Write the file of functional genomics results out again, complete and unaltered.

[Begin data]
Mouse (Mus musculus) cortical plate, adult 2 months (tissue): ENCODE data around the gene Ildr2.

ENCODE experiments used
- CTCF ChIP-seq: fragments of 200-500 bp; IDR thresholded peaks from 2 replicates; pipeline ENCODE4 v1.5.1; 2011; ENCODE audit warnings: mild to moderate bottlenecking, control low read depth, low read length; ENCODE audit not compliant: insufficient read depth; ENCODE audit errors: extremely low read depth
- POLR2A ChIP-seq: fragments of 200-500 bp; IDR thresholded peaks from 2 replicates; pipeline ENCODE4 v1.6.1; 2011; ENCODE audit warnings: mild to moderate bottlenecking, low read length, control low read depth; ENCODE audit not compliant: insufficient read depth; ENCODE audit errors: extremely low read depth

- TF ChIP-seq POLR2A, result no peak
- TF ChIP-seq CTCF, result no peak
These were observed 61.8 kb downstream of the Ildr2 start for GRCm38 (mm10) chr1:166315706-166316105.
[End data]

Mouse (Mus musculus) cortical plate, adult 2 months (tissue): ENCODE data around the gene Ildr2.

ENCODE experiments used
- CTCF ChIP-seq: fragments of 200-500 bp; IDR thresholded peaks from 2 replicates; pipeline ENCODE4 v1.5.1; 2011; ENCODE audit warnings: mild to moderate bottlenecking, control low read depth, low read length; ENCODE audit not compliant: insufficient read depth; ENCODE audit errors: extremely low read depth
- POLR2A ChIP-seq: fragments of 200-500 bp; IDR thresholded peaks from 2 replicates; pipeline ENCODE4 v1.6.1; 2011; ENCODE audit warnings: mild to moderate bottlenecking, low read length, control low read depth; ENCODE audit not compliant: insufficient read depth; ENCODE audit errors: extremely low read depth

- TF ChIP-seq POLR2A, result no peak
- TF ChIP-seq CTCF, result no peak
These were observed 61.8 kb downstream of the Ildr2 start for GRCm38 (mm10) chr1:166315706-166316105.